Armstrong, whose resume also includes touring or recording with Frank Zappa, Jean-Luc Ponty, Aretha Franklin, Earl Klugh, Eddie Harris and Geri Allen, contacted an attorney soon after hearing himself on the television commercial.

After some research, he discovered that "Unfinished Sympathy" had also been licensed to Paramount for the soundtrack of the 1993 film "Sliver." The song appears as the backdrop for a steamy sex scene between Sharon Stone and William Baldwin. Armstrong has already reached an out-of-court settlement with Paramount for the use of the song. The terms are protected by a confidentiality agreement.

"It's just like being robbed." says Armstrong. "Not at gunpoint, but it's insulting. Some people say it's to glorify your art, but it doesn't glorify anything to me. It makes me mad because they stole it."

Hearing drumbeat

Armstrong says that Massive Attack copied a distinctive drumbeat, a short bass fragment and two key melodic phrases from his original, the first comprising the words "hey, hey, hey, hey" and the second "are you ready?"

"They sampled a readily identifiable portion of Ralphe's composition as he had performed it with his vocal performance," says his lawyer, Robert Osterberg. "Then what they did was to loop it and make it the dominant part of the Massive Attack recording,"

Attempts to reach Massive Attack for comment through its record company were unsuccessful. Lawyers for the other major defendants, Virgin and Adidas, said their companies will not comment on pending litigation.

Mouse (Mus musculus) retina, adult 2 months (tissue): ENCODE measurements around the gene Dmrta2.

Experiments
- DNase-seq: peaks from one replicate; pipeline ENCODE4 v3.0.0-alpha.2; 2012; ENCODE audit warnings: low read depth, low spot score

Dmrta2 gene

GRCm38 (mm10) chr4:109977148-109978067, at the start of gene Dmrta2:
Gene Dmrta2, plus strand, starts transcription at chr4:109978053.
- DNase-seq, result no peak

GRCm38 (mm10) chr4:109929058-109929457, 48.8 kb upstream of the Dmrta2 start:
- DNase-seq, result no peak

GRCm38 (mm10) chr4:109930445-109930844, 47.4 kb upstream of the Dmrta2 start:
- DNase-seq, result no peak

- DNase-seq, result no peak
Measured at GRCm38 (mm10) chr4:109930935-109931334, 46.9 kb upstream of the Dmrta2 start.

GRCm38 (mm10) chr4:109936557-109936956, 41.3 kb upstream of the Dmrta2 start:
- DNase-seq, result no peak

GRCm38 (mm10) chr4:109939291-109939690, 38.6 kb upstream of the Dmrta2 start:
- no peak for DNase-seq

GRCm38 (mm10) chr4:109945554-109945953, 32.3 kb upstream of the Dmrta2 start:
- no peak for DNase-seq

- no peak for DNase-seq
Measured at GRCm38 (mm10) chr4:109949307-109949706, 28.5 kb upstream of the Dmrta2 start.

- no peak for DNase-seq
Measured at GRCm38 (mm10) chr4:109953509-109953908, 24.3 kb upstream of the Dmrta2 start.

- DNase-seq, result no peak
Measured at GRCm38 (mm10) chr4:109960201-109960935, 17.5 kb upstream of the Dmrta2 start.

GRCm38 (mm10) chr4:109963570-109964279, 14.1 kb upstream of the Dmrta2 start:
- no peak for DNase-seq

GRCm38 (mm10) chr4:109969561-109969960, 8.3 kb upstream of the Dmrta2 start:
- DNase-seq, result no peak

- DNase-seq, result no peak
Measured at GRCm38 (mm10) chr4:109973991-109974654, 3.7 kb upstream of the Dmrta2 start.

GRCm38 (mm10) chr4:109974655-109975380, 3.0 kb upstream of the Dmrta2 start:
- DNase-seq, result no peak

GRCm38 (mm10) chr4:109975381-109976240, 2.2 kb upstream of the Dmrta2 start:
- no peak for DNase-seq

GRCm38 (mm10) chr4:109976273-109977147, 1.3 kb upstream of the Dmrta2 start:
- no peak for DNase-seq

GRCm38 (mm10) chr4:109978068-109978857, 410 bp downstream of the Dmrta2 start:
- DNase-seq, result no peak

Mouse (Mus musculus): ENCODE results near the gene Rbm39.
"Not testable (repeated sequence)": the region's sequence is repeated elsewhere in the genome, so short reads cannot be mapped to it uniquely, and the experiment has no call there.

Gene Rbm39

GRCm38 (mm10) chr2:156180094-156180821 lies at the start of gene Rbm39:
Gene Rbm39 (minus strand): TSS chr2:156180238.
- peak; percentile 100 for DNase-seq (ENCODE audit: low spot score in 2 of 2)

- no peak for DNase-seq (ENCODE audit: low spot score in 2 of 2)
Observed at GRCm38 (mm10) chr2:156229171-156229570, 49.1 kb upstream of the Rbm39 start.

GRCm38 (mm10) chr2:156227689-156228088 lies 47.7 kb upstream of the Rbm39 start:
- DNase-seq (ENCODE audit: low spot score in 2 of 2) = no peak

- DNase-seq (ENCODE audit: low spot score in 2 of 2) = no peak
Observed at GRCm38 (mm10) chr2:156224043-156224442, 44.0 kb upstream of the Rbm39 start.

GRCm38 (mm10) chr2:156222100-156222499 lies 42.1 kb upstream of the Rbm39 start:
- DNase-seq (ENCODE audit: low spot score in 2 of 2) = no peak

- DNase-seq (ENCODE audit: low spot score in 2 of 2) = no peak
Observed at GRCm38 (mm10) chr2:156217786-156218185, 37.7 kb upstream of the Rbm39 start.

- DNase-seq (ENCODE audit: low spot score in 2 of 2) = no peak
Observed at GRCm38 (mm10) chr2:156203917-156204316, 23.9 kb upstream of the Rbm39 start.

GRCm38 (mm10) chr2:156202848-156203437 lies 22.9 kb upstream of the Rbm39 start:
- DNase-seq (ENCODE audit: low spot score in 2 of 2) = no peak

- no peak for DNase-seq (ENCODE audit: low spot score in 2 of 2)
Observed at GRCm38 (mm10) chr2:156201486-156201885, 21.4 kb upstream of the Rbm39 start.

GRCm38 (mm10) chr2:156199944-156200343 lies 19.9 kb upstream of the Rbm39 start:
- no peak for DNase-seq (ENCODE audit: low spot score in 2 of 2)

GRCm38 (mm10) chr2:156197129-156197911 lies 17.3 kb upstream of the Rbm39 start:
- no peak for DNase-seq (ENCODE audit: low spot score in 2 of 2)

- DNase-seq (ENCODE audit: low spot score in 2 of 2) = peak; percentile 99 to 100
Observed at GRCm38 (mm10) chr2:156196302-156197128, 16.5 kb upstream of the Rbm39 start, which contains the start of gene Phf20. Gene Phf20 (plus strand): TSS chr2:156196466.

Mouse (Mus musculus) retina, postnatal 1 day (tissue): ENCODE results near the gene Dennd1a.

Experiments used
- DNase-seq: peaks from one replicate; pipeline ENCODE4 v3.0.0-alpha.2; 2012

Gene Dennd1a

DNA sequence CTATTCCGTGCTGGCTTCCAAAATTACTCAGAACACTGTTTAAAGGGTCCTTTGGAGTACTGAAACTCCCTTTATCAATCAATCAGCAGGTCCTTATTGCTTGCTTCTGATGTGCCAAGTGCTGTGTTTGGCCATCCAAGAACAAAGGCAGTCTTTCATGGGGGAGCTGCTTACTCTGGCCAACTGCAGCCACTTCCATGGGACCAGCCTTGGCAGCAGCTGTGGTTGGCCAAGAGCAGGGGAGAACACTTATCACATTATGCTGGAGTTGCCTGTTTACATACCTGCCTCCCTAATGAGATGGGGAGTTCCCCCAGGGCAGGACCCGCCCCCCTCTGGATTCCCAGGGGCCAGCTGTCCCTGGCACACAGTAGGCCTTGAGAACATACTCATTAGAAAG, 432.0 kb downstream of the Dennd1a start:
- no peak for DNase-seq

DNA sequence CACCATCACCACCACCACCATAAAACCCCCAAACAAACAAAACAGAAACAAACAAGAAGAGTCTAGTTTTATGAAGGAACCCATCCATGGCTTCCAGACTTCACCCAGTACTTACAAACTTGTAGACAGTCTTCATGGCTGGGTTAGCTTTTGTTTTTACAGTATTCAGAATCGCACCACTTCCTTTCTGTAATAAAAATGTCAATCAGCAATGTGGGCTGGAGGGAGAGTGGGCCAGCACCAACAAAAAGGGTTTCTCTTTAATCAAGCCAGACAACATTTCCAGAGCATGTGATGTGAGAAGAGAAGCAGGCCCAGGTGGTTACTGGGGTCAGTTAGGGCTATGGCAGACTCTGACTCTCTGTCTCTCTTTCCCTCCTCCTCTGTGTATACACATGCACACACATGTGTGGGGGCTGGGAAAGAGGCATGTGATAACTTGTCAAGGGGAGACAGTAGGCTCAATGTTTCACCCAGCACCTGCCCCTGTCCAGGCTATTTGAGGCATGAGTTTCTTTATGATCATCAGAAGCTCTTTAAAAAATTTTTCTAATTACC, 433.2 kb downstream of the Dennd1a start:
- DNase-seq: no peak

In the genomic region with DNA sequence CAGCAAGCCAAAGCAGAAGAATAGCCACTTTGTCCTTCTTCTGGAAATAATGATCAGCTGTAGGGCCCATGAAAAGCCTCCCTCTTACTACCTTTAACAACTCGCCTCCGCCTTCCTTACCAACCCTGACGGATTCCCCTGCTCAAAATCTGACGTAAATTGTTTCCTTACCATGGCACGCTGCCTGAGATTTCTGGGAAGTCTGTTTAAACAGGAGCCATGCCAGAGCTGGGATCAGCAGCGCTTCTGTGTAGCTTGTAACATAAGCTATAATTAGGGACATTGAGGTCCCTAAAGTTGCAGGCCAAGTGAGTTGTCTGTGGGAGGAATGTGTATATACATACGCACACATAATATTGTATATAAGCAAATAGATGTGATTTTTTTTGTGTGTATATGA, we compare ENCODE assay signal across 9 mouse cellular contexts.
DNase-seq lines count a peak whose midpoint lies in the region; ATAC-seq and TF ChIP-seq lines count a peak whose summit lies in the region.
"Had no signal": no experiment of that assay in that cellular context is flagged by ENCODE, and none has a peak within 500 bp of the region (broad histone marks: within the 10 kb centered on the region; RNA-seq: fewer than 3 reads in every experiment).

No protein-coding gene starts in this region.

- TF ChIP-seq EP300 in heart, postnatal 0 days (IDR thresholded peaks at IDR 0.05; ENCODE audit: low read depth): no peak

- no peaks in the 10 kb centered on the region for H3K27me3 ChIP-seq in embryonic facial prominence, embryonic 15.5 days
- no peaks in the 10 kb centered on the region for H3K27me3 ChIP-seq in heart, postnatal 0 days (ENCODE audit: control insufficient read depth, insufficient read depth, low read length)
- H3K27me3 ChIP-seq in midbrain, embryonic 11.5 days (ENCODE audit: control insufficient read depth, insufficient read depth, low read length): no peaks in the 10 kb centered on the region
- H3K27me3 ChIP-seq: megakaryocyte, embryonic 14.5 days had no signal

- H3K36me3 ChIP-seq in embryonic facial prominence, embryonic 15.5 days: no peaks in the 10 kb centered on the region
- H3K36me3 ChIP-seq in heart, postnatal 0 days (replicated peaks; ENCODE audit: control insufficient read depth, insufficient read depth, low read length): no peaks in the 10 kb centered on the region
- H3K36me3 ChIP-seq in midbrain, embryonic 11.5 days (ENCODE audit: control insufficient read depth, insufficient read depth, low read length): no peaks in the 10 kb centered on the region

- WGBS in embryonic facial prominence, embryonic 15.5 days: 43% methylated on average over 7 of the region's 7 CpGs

Copyright law says that in order to prevail, Armstrong must prove there is a "substantial similarity" between his original composition and Massive Attack's song. The test is whether an average observer would recognize that elements of Massive Attack's song were copied from Armstrong's original.

The law allows minimal use of copyrighted material without permission, but the courts have not specified an exact amount; the law also says a copyrighted work may be used for criticism, comment, reporting, teaching or research.

Copyright experts say that the length of a sample is less important than whether it reproduces the heart of a song, which might be as little as a bar or two of music.

Three words: violation

In a key 1991 case in New York, a federal judge ruled against

rapper Biz Markie for sampling only three words from Gilbert O'Sullivan's '70s pop song "Alone Again (Naturally)." The judge opened his opinion with a quote from the Bible: "Thou shalt not steal."